posted on Aug, 12 2012 @ 12:51 PM
post removed for serious violation of ATS Terms & Conditions

posted on Aug, 12 2012 @ 01:04 PM
reply to post by FoosM


Great post.

There are very obvious similarities here indeed. I wonder what the time frame for the building of the various structures are? Were they built around the same time or are they from different time periods? An answer to that would give us a clue as to how they relate to each other better I guess.

S&F for you!

posted on Aug, 12 2012 @ 01:30 PM
reply to post by FoosM

The Chinese did have multi-masted, sea-going vessels that could reach the america's over 2K-3K years ago (probably earlier - the earliest known record was around 220BC - even then, the ship was already multi-masted and extremely large). Wouldn't seem unlikely that the Chinese tried to set up a trade route with them. Both sides have many other similarities - the dragon thing, astronomy, 'advanced' math that didn't seem right for the Mayan's. The Chinese probably stopped trading after the whole "let's sacrifice a human to our gods" thing...or when that crazy emperor decided to burn the fleet due to a dream he had.

posted on Aug, 12 2012 @ 01:35 PM
Meh. A lot of these similiarities are nothing more than societies both finding optimals ways of doing things. Such as the arched door. MANY societies had arched doors because they were very stable. And in all honesty, how creative do you have to be to come up with an idea like that? not very!

Also, many of the motiffs and styles are archaic and almost instinctual. One of the main archaic symbols is the snake or dragon. or ouroboros. just about every culture has a version of this.

But what im really trying to say is, humans are creative, and yet we also prefer similar things. For example, most people prefer architecture to be somewhat symmetrical. Does this mean all the ancients got together and conspired to make all architecture symmetrical? Or just that its a common theme among human architecture because it pleases the human eye?

posted on Aug, 12 2012 @ 01:37 PM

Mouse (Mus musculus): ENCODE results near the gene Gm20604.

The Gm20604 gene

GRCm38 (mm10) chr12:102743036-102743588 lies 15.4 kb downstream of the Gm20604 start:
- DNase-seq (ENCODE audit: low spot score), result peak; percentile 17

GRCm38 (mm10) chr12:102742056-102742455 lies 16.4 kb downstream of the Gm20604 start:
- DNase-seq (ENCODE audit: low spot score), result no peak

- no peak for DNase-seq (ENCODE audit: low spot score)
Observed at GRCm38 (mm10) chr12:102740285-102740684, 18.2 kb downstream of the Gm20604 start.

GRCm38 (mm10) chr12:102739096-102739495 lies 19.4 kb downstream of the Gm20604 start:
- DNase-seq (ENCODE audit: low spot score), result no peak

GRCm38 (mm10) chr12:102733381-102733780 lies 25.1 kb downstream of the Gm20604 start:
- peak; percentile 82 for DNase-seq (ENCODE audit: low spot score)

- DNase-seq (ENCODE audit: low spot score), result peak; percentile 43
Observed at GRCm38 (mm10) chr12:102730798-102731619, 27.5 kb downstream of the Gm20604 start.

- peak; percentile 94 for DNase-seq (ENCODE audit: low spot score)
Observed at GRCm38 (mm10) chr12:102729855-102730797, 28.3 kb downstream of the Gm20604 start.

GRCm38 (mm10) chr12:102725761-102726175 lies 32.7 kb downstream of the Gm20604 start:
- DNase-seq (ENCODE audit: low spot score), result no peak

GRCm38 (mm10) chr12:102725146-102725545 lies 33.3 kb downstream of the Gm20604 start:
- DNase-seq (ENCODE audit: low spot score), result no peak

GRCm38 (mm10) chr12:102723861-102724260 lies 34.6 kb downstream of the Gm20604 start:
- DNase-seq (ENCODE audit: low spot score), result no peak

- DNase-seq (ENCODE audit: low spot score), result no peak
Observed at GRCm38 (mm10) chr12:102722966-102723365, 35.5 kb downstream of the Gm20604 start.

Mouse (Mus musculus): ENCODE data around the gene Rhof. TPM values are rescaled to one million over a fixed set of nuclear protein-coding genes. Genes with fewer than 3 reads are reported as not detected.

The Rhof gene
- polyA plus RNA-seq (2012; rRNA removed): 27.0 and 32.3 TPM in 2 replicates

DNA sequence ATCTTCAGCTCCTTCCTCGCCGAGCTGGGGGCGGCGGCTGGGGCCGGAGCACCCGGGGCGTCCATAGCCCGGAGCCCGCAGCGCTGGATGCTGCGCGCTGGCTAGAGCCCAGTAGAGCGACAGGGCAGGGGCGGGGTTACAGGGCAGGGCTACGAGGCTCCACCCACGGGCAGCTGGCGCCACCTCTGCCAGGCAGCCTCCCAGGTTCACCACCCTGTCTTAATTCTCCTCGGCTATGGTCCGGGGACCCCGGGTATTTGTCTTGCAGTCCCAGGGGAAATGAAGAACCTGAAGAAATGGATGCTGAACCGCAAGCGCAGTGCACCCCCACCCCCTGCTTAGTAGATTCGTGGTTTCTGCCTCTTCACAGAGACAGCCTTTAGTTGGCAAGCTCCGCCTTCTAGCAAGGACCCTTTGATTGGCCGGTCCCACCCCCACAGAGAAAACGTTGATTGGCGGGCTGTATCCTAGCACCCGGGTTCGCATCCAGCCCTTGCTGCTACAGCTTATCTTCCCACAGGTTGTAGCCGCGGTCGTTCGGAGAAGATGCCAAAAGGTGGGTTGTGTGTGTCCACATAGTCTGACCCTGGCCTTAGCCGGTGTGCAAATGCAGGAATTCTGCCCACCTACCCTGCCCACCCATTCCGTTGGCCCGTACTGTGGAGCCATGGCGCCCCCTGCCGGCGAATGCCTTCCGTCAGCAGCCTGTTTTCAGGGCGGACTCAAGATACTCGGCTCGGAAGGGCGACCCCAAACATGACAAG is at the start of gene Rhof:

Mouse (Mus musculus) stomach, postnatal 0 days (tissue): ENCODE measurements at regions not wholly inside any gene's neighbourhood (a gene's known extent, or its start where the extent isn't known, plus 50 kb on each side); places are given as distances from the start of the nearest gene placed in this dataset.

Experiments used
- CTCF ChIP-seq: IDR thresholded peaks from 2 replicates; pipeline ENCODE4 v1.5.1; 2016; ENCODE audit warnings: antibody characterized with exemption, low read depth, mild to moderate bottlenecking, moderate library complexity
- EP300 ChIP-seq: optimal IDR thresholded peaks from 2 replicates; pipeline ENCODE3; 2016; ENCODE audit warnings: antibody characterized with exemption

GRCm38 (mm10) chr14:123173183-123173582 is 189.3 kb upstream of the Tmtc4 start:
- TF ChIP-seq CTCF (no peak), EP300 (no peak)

reply to post by reficul

Nothing interesting at all. You really think a society like the Mayans could never have seen an animal in the elephant family?

The mastodon - "It is known from fossils found ranging from present-day Alaska and New England in the north, to Florida, southern California, and as far south as Honduras.

Though their habitat spanned a large territory, mastodons were most common in the ice age spruce forests of the eastern United States, as well as in warmer lowland environments. Their remains have been found as far as 300 kilometers offshore of the northeastern United States, in areas that were dry land during the low sea level stand of the last ice age. Mastodon fossils have been found in South America;"

dont forget there were many other species in the elephant family as well.

posted on Aug, 12 2012 @ 01:55 PM
reply to post by FoosM

#1. Stepped pyramids? It is no feat of imagination to adore a pyramid with steps on the outside of it. Chances are, you will find to civilizations who decided to do this independently.

#2. The snake is one of the most archaic symbols in human history. Just about every culture had a reference to them. The snake symbology is most likely a reference to the northern/southern lights or humans almost instinctual dislike of snakes.

#3. Arch doorway - very common, also a very structurally sound way of creating a door. Not terribly creative either.

#4. fearsome to you maybe? Do we know these are supposed to instill fear in their viewers? all ancient cultures loved to adorn their architecture in art. why not? this is nothing more than a simple coincidence, and im sure you can find many examples of this in other cultures.

#5. Again, the serpent is an extremely common archaic symbol.

#6. do we know the mayan dude is harnessing spiritual energy? I always thought this was a reference to mans ability to do things with his hands unlike every other creature. either way I dont see how this has to be a conspiracy and not just a coincidence.

#7. and? is it impossible for separate cultures to have similiar ideas? especially when those ideas are fairly simple.

#8. Elephants are some of the largest land animals and im sure we learned long ago to respect these creatures for their raw power. Also, elephants were all over the world, including South America. Its not surprising that both of these cultures would incorporate this into their artwork.

#9 Again, Im pretty sure most people who were clever enough to build these temples were clever enough to think "hey lets make this doorway look like a mouth". If i were to build a temple, I'd do it too, cause its badass bro!

#10. Another example of archaic artwork. This symbol and its variations are found ALL over the world. This is an example of what you may know of as the "Cross of the zodiac". image of CoZ. Anyone who has watched Zeitgeist will see this. If you count the indents, you will notice they all have 12. And I am fairly positive the indentation design is to symbolize the sun and its crown of thorns. Again, this symbol is one of the oldest designs in human history.

edit on 8/12/2012 by VonDoomen because: (no reason given)

posted on Aug, 12 2012 @ 01:58 PM
If you watch the last episode of Battlestar Galactica.

It pretty much explains a lot of this.

I know, it's a sci fi show. But they would throw in a lot of topics that are talked about on ATS.